Topic of the Week 11/6/17 - Introductory and Certified

Thank you  and  for your input last week on Thomas Volney Munson !  

This week:French History

What is the 1855 Classification and its significance? How is it different or similar to other classifications in France?

  • The classification of Bordeaux wines in 1855 was prompted by Napoleon III for the Paris Worlds Fair. He wanted to showcase the best of the best in Bordeaux. The classification or grading system comprised of first (being the best), second, third ,fourth and fifth growths. Four Chateaus were graded as First Growths= La Tour, Margaux, Lafite and Haut-Brion.  Mouton-Rothschild was later upgraded from second to first in 1973. These were actually classified in regards to their current price not quality and the Right Bank Bordeaux were left out of the ranking. It is still very significant as it is a part of history and the brands have the expectations to live up to . The Right bank have Grand Cru and Premier Cru classification which they can apply for every ten years. They can be either moved up or down in regards to quality whereas the Left Bank classification is solidified. As for other growing regions in France, none are classified in tiers as are the Left Bank bordeaux. In Burgundy, vineyards are classified at Grand Cru, Premier Cru or Village. In Champagne, whole villages can be Grand Cru. The 1855 classification is quite unique and is specific to the brand not by the vine. It still is quite significant to consumers and sets the standard for other wines of the world. Please correct, add and criticize as I'm here to learn and chiming in to do so!! Thank you :) 

  •  The 1855 Bordeaux Classification was the specific vehicle meant to showcase the best wines of France for The Exposition Universelle de Paris. The Exposition Universelle de Paris was the perfect opportunity for France to place on display the best it had to offer in a myriad of categories for the entire world to see. In 1855, Napoléon III set forth events to accomplish this goal.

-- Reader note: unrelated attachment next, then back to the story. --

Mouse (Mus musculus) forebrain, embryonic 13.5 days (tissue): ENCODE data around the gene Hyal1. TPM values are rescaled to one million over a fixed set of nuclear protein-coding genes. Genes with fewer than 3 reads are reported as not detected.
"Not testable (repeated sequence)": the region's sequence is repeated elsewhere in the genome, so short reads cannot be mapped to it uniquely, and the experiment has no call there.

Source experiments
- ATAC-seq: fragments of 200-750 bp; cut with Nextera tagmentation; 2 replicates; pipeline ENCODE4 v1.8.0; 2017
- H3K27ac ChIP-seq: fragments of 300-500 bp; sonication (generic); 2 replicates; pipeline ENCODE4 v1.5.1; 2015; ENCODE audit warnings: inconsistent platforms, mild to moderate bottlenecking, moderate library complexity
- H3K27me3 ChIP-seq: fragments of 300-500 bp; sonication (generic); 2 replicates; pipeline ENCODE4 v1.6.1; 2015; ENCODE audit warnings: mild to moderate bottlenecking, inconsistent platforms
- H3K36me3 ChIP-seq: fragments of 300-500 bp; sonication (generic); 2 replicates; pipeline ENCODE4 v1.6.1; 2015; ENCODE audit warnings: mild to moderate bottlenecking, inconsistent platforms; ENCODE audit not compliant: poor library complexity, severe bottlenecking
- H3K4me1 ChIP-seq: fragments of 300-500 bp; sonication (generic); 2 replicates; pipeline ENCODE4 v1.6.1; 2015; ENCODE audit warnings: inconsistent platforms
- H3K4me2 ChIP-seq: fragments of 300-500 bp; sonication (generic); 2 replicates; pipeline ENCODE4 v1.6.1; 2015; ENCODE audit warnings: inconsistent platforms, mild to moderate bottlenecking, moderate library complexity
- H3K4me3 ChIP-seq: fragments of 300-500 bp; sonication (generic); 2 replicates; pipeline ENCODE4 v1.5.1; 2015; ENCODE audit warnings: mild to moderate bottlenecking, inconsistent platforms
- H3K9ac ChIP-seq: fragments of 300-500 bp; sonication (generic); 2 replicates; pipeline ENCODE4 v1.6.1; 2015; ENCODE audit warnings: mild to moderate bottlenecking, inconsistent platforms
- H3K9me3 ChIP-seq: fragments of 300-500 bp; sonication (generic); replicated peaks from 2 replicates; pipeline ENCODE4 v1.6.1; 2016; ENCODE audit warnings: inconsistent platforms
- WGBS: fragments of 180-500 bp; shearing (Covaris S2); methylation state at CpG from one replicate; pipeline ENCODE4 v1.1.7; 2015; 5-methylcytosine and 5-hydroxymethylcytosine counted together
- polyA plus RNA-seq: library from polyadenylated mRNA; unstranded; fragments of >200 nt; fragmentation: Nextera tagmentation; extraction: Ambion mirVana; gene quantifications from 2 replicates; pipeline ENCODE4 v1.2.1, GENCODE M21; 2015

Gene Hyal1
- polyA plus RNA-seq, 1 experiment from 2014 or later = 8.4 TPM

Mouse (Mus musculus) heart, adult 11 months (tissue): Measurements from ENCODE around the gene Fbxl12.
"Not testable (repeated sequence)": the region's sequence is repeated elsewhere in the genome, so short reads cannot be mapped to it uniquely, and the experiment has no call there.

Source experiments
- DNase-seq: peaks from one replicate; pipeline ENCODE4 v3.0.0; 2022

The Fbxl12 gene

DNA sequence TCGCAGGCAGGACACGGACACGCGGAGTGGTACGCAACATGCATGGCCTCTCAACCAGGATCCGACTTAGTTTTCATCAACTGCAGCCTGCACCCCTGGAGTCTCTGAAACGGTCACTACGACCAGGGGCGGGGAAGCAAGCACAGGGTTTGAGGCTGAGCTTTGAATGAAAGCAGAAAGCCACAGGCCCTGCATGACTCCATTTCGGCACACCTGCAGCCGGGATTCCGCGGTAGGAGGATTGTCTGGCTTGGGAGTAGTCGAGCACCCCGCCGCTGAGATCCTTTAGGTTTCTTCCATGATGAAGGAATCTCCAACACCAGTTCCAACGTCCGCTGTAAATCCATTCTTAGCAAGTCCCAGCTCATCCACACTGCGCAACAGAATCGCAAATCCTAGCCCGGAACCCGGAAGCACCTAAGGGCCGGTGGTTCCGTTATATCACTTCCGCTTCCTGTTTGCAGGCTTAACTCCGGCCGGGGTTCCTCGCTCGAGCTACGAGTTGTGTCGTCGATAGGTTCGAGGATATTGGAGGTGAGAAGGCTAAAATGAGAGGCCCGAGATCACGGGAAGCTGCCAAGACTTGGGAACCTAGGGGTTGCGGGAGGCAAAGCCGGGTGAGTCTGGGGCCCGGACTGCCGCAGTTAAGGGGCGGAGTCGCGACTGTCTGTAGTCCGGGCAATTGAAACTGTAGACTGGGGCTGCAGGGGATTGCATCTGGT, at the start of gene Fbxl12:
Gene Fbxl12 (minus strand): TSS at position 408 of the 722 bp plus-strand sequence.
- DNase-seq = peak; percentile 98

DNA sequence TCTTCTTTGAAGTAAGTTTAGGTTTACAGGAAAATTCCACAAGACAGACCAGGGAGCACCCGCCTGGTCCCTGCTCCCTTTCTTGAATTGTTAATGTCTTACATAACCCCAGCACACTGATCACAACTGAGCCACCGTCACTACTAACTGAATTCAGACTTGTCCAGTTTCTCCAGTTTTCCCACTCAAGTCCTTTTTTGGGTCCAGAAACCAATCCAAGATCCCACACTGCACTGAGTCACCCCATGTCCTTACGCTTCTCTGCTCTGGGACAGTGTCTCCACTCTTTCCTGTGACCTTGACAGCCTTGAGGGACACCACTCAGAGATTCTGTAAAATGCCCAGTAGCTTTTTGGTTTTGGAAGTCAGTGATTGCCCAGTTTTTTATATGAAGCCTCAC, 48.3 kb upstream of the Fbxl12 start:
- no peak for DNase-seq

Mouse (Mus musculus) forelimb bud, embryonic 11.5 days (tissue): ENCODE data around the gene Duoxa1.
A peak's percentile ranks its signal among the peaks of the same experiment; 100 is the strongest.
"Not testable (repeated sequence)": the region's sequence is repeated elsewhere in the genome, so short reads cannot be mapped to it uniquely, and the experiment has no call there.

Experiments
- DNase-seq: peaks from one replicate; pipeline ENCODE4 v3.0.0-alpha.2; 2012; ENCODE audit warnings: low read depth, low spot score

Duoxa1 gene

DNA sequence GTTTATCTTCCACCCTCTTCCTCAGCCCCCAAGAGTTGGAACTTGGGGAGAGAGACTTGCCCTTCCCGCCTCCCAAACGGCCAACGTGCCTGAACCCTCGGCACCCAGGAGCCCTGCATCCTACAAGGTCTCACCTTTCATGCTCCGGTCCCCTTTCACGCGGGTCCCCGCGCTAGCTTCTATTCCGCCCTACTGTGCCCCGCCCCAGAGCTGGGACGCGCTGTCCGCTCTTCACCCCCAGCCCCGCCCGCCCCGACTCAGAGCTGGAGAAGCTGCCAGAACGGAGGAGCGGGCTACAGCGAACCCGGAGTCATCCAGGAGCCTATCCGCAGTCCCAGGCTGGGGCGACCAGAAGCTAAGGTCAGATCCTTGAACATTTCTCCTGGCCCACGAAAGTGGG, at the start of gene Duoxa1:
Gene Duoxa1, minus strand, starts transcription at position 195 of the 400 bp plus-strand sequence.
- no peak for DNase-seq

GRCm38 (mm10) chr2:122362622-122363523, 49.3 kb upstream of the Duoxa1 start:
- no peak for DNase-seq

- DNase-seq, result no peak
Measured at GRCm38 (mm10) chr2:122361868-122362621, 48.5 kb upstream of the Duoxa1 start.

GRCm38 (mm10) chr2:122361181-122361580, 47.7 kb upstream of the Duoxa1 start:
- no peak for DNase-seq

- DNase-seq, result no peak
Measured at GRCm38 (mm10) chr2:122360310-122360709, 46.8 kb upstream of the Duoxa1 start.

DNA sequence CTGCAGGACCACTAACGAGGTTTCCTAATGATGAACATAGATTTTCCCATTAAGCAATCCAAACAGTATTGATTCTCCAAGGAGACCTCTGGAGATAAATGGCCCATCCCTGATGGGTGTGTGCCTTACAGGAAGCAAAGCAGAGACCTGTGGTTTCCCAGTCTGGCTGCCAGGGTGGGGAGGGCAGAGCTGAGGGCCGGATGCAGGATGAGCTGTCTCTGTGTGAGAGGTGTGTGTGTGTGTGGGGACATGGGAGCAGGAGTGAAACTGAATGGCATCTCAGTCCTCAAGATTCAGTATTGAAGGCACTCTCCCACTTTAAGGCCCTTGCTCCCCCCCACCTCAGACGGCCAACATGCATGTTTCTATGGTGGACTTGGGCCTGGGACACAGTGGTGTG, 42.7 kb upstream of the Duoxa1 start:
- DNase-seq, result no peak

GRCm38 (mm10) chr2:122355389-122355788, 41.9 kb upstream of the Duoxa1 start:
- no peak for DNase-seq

On April 5, 1855, the Gironde Chamber of Commerce headed by the president, Duffour-Dubergier, ordered an official classification to accompany the now famous wines of the Bordeaux appellation. The chateaux chosen were all located in the Left Bank, with Margaux, Saint Julien, Pauillac, Saint Estephe and the Haut Medoc. They allowed the Wine Brokers’ Union of Bordeaux to develop the plan. The brokers, or what we refer to as negociants, knew the wines, the terroir and soils of the vineyard, the chateau and the owners better than anyone. In truth, the more established negociants had been classifying Bordeaux wines unofficially since the 1600’s. It took the negociants less than 2 weeks to create the official 1855 Bordeaux Classification. It was completed April 18, 1855.

    The 1855 Bordeaux Classification stands as the single most important and famous classification of any wine region in the world. Over 160 years later, this classification continues as originally drafted, with almost no changes.

    Since 1855, the official classification of Bordeaux wines from the Medoc has only allowed two modifications in over 160 years. In 1856, Chateau Cantermerle was added for the simple reason that it was left off by accident in 1855. The more important and historic change came when Chateau Mouton Rothschild was promoted from Second Growth to First Growth status, after decades of relentless lobbying by Baron Philippe de Rothschild. That took place June 21,1973.